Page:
All companies, and probably yours too, want to have gender diversity. But for some reason, we all struggle with that. Ever heard of the Gender Confidence Gap?
In this blog, we will explain to you what this is and why this results in females having a lower chance of being hired in your company.
The Gender Confidence Gap: A quick introduction
As human beings, we tend to be more attracted to a higher level of confidence in a hiring setting. Some might take confidence as a key indicator of goal achievement and career success. That is, the more confident a person is, the more competent we think they are and the more successful they will be in the future. One of the ongoing arguments is that women may have a lower tendency to self-promote.
This is called the Gender Confidence Gap. This means that in the hiring process, women are more likely to underestimate themselves, while men are more likely to overestimate themselves.
Now, the two most commonly used techniques by companies when hiring are hard skill tests and interviews. Sadly, these are also the two techniques that lower the chance of females being hired. Here’s why.
Hard skill tests
”I probably won’t be selected, so what’s in it for me to continue the procedure.”
When applying for a job, the chance of females dropping out is higher than the chance that males drop out, especially when it comes to hard skill tests such as engineering or computer programming.
Why? Because females have a sense of failure much quicker. On top of that – hard skill tests are more stress-inducing as they focus primarily on assessing ‘experienced” skills.
To back it up, female candidates tend to give up on hard skill tests slightly more often than male candidates, with an 11% drop-off rate among females candidates vs. 9% among males.
On top of that, hard skill tests also lead to a performance gap – female candidates tend to score lower overall, while male candidates have a 1-3% higher score compared to female candidates. This performance gap is caused by a feeling of potential failure that females have more easily and more often than males candidates.
“What we often hear from companies is that women tend to score lower and drop off more quickly.”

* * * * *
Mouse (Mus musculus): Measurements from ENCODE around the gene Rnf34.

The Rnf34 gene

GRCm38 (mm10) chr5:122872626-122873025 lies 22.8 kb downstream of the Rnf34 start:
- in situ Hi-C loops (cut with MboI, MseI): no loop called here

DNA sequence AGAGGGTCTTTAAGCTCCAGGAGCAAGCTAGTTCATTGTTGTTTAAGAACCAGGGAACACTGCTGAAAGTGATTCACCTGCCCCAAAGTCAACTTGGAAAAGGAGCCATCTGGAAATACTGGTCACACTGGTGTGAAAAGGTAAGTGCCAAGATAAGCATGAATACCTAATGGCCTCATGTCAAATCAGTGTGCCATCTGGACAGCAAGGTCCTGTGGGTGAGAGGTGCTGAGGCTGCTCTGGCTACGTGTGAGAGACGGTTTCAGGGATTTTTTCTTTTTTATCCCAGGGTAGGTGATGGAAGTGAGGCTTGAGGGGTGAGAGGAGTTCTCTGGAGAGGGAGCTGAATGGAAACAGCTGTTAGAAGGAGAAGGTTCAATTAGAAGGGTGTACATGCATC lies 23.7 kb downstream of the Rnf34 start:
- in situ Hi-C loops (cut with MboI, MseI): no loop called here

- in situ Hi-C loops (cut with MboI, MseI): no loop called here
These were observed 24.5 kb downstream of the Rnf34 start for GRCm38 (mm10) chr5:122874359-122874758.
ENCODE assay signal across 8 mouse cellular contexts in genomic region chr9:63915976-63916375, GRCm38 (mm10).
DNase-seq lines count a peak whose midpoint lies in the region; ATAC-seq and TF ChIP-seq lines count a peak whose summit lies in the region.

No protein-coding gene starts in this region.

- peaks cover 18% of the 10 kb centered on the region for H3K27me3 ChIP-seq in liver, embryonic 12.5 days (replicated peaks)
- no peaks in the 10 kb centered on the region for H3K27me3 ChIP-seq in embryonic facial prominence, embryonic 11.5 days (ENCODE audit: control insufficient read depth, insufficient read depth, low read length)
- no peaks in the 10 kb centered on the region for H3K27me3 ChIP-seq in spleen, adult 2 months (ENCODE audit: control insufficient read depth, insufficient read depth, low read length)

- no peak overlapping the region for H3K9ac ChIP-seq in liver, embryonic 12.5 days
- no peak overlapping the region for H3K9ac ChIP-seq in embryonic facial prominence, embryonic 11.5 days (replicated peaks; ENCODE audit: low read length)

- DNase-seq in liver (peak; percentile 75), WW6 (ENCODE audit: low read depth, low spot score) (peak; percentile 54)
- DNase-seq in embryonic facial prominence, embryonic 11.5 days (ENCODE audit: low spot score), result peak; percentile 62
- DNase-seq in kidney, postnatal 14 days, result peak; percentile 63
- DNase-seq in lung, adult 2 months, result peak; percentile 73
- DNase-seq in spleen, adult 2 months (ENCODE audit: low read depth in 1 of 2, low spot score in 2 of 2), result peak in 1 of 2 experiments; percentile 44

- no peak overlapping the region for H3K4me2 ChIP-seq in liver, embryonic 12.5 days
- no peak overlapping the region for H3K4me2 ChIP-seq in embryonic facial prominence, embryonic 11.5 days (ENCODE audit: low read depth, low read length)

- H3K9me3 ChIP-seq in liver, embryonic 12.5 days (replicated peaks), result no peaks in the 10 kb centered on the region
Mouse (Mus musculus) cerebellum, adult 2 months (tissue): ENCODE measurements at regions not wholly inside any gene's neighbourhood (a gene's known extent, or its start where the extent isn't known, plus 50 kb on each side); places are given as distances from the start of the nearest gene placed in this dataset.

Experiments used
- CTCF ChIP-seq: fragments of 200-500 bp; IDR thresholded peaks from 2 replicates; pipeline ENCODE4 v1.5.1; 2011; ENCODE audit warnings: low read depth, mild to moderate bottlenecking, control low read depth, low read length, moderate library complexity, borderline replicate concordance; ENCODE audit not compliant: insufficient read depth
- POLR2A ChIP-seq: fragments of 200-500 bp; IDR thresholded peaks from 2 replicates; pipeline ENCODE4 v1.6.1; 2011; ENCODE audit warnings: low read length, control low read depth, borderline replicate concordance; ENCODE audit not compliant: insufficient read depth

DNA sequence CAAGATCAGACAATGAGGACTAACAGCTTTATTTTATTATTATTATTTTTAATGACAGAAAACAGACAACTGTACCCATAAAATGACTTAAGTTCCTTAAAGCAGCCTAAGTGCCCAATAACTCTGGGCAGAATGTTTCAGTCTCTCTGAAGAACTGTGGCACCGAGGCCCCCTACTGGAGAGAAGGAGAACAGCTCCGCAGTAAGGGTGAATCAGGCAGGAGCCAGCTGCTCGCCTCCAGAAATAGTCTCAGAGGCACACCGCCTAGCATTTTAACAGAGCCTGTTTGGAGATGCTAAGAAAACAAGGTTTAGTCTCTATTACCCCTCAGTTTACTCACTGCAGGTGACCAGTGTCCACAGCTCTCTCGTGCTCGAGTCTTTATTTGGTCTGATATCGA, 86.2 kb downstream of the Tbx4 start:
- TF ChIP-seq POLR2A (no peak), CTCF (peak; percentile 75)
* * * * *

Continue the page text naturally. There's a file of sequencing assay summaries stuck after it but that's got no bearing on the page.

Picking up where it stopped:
Charlotte Melkert, Co-Founder & CEO at Equalture
This is not surprising, given that we live in a world where gender stereotypes still persist and where women continue to be underrepresented in many industries…
”What are your strengths and weaknesses?”
This is a question that is oftentimes asked during a job interview. The intentions might be fair, but the outcome most likely won’t be. Why? Because how your applicant answers may depend on their gender. When being interviewed for a job, females will most likely underpromote themselves, whereas men will overpromote themselves.
In reality, the reason so many women do not assert themselves in the interview process is not that they lack confidence in their competence, skills or ideas, but instead that they are trying to avoid the “backlash effect”—the social consequence of asserting or promoting themselves.
If a woman walks into an interview with an assertive and bold attitude, she risks being disliked or in the worst possible case scenario – and let’s be blunt here – being labelled too bossy or overly confident.
What to do instead
Times are changing, and you need to change with them – interviews and hard skill tests might have been the way to assess candidates in the 1950s, but they simply won’t cut it anymore.
Bridging the gender confidence gap: Soft-Skill tests
It is clear that the gender confidence gap is a serious issue facing hiring managers and interviewers today. However, there is a way to begin bridging this gap and that is through soft skill tests. Soft skills tests are a tool that can easily be integrated into an hiring process setting.
By gaining insight into an individual’s cognition, behaviour and personality, these tests can be a small but extremely effective way of closing the gender confidence gap and helping companies expand their recruiting reach to women who may have never considered applying for a position powered by soft skills assessments.
To investigate whether this actually stands true, we used data from our own game-based assessments to see if women responded better to these tests. Here’s what we found out.
Research Equalture: Impact of soft-skill tests on dropoff females
At Equalture (a game-based assessment company, measuring cognition and behaviour), we have analysed the data of 7.222 job applicants who have all started Equalture’s game-based assessments between December 2021 and August 2022:
- 3.289 applicants have indicated their gender to be female;
- 3.933 applicants have indicated their gender to be male.
Some surprising results:
Don’t get me wrong – I am not saying you should eliminate interviews from the hiring process. What you should eliminate ASAP is your high dependency on interviews. It is still likely that females will undersell themselves more, but when having insights into their soft skills prior to the interview, this not only provides you with a nice starting point, but also with an objective and equal overview of the talents of both your male and female candidates.
I am a big fan of objectifying hiring through data, as that massively reduces the impact of unconscious bias in the hiring process.
I have to make a confession here though – I might be a bit biased in saying this, as objectifying hiring is exactly what we do at Equalture…